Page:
Well, there are 2 probable states:

1) Username is not known. No reason the attacker would know this short of a leak / social profile with identical username. In this case, submitting random usernames and getting a hit should trigger a lockout and corresponding alert.

2) Username is known through system compromise. In this case, the account should be locked out and a new password generated just in case.

So I don't really see causing a deliberate account lockout as a primary attack vector other than trying to exploit weaknesses in password reset processes across multiple sites (like what happened to Dan Harmon).

Therefore, I would say that having a lockout mechanism is better than not having one.


So I don't really see causing a deliberate account lockout as a primary attack vector other than trying to exploit weaknesses in password reset processes across multiple sites (like what happened to Dan Harmon).

You're assuming that the lockout is aimed at an individual. In my experience it's aimed at the site. They're trying to lock out N% of users. In which case going for common names, email addresses, etc. will get you a surprisingly large chunk of the user base.

And that's ignoring the many sites where usernames are public, or easily accessible by a "normal" user that can be used to scrape them for the DOS/password bot.

Therefore, I would say that having a lockout mechanism is better than not having one.

Since I've seen DOS attacks that use them - I'd tend to disagree :-)

Unless you're in an environment that makes them effective.

For example my bank uses a lockout - but it has a private customer number that's not visible to others, along with a separate password and a 8 digit PIN (of which it only asks for three random digits). It's only when two of the three bits of information are correct that the lockout count starts - making bulk lockouts for the site pretty much impossible. So there it's an effective tool to prevent password cracking.


I don't need to compromise HackerNews to see your username. Many sites fall into that same category - anything with a social element, comments, profile pages.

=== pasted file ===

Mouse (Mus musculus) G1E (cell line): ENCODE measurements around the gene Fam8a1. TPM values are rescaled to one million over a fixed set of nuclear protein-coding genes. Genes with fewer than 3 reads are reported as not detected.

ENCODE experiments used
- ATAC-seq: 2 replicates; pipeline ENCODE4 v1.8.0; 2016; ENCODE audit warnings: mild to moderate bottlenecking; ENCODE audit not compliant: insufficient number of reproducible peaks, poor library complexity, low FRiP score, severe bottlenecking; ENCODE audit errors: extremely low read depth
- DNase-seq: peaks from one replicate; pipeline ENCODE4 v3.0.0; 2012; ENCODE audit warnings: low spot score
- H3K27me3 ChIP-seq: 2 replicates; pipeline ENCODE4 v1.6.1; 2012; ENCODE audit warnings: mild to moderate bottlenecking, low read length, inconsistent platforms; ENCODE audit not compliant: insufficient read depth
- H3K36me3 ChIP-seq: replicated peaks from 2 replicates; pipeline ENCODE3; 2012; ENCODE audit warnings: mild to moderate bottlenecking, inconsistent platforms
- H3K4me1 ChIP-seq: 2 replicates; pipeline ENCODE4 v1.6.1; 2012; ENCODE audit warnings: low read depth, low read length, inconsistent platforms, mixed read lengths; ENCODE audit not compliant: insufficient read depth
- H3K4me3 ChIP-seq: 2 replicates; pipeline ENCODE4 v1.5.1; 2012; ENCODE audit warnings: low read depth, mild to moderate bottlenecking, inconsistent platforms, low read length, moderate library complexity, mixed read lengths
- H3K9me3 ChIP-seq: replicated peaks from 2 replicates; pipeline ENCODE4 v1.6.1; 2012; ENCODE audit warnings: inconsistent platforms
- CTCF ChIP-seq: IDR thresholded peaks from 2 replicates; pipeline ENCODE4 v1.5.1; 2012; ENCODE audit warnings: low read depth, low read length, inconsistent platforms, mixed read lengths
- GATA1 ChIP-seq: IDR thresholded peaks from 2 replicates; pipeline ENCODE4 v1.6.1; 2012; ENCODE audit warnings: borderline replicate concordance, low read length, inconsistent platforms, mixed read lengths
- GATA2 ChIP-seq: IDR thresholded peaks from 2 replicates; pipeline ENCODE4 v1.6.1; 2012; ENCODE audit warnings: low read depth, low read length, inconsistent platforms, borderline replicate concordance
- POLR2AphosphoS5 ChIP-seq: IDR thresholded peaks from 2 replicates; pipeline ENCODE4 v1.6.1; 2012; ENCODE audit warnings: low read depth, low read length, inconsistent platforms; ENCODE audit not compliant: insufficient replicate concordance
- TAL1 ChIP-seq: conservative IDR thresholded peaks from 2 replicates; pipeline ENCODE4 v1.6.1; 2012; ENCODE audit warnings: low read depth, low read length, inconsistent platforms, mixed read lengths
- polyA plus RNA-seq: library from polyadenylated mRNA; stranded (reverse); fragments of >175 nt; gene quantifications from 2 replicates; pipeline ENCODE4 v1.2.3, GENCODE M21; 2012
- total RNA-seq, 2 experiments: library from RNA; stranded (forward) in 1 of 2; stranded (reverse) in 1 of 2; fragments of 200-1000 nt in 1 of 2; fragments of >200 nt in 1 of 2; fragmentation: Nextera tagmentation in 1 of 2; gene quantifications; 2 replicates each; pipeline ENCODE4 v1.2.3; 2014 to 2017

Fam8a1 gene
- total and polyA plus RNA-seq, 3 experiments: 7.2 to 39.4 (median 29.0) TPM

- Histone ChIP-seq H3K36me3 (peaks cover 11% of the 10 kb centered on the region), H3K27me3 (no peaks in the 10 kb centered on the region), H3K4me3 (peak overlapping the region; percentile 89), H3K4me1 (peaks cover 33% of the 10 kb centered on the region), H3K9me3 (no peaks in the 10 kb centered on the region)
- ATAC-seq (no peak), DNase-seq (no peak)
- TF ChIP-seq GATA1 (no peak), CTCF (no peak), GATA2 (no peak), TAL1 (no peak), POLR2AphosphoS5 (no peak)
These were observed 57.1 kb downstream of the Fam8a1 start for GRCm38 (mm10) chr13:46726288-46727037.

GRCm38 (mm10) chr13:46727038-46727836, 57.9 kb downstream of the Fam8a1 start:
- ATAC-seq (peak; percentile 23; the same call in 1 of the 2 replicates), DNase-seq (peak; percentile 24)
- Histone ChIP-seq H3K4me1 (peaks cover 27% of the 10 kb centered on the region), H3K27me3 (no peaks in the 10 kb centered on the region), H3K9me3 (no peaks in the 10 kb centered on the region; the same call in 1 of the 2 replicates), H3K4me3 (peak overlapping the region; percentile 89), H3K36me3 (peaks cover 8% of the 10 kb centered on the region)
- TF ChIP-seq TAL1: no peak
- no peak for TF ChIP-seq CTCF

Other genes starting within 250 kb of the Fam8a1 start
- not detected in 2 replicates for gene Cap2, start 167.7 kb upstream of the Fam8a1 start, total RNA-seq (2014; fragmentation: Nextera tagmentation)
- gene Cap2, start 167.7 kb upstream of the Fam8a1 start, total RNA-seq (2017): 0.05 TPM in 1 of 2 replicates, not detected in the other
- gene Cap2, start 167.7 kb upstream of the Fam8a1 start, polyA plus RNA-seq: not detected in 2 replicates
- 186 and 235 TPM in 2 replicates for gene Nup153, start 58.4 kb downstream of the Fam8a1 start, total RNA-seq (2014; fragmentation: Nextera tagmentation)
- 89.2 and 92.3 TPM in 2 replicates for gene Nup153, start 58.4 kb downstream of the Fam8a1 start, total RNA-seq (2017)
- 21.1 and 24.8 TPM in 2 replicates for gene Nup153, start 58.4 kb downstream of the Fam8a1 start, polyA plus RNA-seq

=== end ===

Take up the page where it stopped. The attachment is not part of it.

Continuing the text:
Here's my crazy crackpot theory for solving the password problem.

Users should have a handful of passwords, in the old security-level style; everyday sites use a short simple password, email a level up, banking a level up again.

But the passwords should not be entered directly into sites. Instead, they should be hashed by a browser feature / plugin, roughly equivalent to bcrypt(password + user-specific-salt + site DNS name). The output of this process is what gets provided to sites. Not all sites will accept the full entropy of bcrypt or similar, so there needs to be a central registry tracking acceptable mappings from the output of bcrypt to the input of a site's password. There's also an issue around sites that share accounts across different top-level DNS names - Amazon in particular - that can also be handled by the same central registry technique.

This way, there is no list of passwords to worry about backing up, losing or handing over to third parties - everyone should be able to remember two or three passwords. There is no Javascript vulnerability like you see with bookmarklets for things like SuperGenPass. Every website sees a unique and specific password, even if the same underlying password is used by different people.

The only thing you need to worry about is your browser getting completely owned, so that the memory space of its extension mechanism is accessed by remote websites. But if the attacker has that level of control, it's not unreasonable to think he has control over a third party password manager too.